The caps have been thrown, your diploma has arrived, and it’s time to make your first big decision: where to move after college. With student loans on the horizon, employment potential, expected income, and affordability of living are tops on the list of criteria we’ve used to help recent college grads determine geographical next steps. Luckily for this year’s graduates, the unemployment rate is at a low of 4.4%, meaning the odds are in your favor as you start off on your own. Here are the 7 best cities to move to after college to get you started.
With its proximity to Washington, D.C., living in Arlington is a great way for new graduates to make their first foray into this area. Rent is less expensive in Arlington than in D.C. proper, but newcomers should still be prepared to pay. 21.4% of the population is between 20 and 29, and the median earnings for someone 25 and older who holds a bachelor’s degree is looking solid around $72,400 per year. The city is tops in jobs in management, business, science or arts occupations. Arlington also scores highly for its abundance of things to do when you’re not working — which, let’s face it, is also very important as you’re creating your new life.
If the question, “What do I do after college?” can in part be answered with references to banjos, guitars, or other musical instruments, you’ll be happy moving to Nashville. The music scene is world-famous, the rent for a one-bedroom apartment is less than $1,000 a month, and with an unemployment rate below the national average and major employers like Vanderbilt University, Nissan North America, Randstad and General Motors on the scene, life after college is looking good.
Why would you plan on moving back home after college when you could move to every child’s dream world? If you’re interested in a career that is in any way related to the tourism industry, which let’s face it, is nearly everything, then you’ll find lots of opportunity in Orlando. You can find an apartment for less than $1,000 if you steer clear of the luxury condo areas, and with so many young people around to staff the resorts, there are lots to do outside of work to keep you entertained and inspired in your first year out of school.
Never pictured yourself in Texas? You might consider it. Dallas is home to a number of Fortune 1000 companies like AT&T, Energy Transfer Equity, HollyFrontier, Southwest Airlines, Tenet Healthcare, Texas Instruments, Energy Future Holdings and Neiman Marcus — meaning job opportunities are plentiful. Rent in the city isn’t bad, with a one bedroom apartment coming in just under $1,000 and the unemployment rate is below the national average. Texas is looking good.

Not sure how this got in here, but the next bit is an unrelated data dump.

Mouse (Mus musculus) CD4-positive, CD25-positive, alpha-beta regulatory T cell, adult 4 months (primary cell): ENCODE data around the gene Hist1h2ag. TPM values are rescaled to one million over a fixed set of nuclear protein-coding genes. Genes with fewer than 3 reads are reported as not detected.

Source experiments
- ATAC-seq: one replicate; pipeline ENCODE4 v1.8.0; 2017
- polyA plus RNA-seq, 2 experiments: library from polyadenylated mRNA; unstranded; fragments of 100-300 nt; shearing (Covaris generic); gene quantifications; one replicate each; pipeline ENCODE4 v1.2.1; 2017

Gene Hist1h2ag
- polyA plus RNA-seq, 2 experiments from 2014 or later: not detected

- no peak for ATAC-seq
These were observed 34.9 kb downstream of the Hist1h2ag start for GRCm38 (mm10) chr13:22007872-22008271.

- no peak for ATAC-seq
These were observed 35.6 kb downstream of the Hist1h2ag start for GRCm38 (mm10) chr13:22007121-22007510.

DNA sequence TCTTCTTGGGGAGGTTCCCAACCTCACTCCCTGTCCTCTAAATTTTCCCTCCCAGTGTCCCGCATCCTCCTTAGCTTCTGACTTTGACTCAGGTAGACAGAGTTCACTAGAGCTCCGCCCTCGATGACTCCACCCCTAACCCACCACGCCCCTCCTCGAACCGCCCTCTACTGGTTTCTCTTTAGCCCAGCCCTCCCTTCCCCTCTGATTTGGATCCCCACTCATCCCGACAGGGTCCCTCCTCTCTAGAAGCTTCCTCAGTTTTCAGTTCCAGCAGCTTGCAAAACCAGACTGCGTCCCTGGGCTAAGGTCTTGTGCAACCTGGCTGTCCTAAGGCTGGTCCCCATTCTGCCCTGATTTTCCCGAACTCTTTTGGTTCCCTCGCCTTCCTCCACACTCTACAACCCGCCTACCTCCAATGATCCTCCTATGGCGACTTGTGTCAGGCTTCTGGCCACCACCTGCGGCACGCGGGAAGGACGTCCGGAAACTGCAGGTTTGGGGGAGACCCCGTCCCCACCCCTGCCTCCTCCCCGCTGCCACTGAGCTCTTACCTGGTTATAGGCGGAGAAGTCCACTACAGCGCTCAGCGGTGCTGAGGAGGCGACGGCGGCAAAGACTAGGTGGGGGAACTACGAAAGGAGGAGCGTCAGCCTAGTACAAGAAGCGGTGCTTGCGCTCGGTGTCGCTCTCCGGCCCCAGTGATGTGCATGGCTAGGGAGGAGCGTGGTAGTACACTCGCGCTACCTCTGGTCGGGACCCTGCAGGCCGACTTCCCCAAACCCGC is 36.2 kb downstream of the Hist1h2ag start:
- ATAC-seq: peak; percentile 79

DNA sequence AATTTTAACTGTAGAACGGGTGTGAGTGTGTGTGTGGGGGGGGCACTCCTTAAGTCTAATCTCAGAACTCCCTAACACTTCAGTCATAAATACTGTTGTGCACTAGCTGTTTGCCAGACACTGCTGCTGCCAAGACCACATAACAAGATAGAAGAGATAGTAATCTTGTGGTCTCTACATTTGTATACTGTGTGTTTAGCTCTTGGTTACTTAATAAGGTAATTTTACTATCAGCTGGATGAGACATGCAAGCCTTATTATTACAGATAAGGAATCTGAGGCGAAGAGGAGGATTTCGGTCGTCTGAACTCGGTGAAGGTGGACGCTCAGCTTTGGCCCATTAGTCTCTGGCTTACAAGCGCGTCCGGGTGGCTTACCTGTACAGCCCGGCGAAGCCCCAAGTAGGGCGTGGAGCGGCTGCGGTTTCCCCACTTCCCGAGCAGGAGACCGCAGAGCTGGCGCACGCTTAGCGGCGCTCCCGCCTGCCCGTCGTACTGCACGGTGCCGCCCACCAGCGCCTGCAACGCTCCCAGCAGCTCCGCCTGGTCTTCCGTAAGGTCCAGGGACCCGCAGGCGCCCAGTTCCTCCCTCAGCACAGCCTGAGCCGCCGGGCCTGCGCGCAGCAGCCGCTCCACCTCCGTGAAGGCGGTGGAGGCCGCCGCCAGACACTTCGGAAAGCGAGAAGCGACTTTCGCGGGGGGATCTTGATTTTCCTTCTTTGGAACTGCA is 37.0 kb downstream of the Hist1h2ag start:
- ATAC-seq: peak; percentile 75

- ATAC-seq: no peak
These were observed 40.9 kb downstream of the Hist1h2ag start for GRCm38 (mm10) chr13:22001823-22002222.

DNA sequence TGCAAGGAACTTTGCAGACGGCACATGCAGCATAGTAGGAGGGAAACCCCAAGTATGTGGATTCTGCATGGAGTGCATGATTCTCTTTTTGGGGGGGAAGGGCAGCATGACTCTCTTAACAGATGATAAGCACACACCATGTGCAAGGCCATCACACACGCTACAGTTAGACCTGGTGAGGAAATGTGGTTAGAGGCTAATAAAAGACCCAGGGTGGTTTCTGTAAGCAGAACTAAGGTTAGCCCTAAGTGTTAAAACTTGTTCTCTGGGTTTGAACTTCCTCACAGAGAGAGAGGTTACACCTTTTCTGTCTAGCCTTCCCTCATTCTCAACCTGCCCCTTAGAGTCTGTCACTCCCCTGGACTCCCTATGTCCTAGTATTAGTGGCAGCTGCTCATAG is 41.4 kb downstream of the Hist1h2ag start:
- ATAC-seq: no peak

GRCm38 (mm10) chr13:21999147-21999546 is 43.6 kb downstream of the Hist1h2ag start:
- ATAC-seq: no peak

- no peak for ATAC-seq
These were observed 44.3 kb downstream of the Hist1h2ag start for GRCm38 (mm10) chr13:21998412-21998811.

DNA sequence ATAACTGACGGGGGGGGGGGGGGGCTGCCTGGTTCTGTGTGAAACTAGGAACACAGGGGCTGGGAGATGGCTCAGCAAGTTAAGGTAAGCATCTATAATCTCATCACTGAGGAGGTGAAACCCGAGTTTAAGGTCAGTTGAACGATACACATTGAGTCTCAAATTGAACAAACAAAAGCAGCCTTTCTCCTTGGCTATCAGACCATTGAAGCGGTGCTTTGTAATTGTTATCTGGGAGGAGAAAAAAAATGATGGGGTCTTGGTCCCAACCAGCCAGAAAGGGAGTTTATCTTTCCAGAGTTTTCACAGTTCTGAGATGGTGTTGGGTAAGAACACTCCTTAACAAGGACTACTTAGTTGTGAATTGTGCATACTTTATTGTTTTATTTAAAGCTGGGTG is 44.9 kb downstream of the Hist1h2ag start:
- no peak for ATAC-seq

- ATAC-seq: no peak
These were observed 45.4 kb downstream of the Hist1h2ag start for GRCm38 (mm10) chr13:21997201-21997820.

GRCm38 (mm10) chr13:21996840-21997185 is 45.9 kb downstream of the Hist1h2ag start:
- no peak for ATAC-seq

Nearly one-quarter of Boston’s population falls in the 20-29 age range — partly due to a large number of universities in the area contributing to the employment pool, but also because that highly educated population has attracted companies seeking qualified employees. Rent in Boston is definitely on the higher end of our list’s range, averaging near $2,000 for a one-bedroom apartment. However, Millennials in Boston also make more — around $44k per year salary, as opposed to the national average of $33k. As for outside of work activities and lifestyle? Boston has more to do than you could ever fit into your schedule on all ends of the spectrum, from live music to museums to restaurants and marathons. Take your pick.
If mountain living is more your style, consider the Rockies. Denver boasts a lower than the national average unemployment rate, and its bustling business sector keeps a steady stream of jobs available for educated and ambitious graduates. The average rent is just under $1,000, but living in Denver can certainly be a little more expensive — some call it “The Mountain Tax”, which residents gladly pay for the privilege of living amongst the Rockies. Denver has plenty to offer new graduates for entertainment both indoors and outdoors. Mountain biking, rock climbing, horseback riding, and backpacking, as well as stellar live music, are just a few of the extracurriculars Denver has to offer.
Rated one of the most affordable large cities in the nation, Cincinnati ranks highly as an option for those preparing to move after college. Average rent is well under $1,000, and with companies like Kroger, Procter & Gamble, Macy’s, Omnicare, Fifth Third Bancorp, American Financial, and Cintas calling Cincinnati home, the job market is stacked in your favor as companies seek out new hires. Life outside of work isn’t bad either — you’ll find a good population of Millennials, and there is always plenty of culture in Cincinnati.
Before you go over the corporate relocation package with your future employer and start putting together your road trip playlist, have a look at our moving tips for college graduates to ensure you’re fully prepared!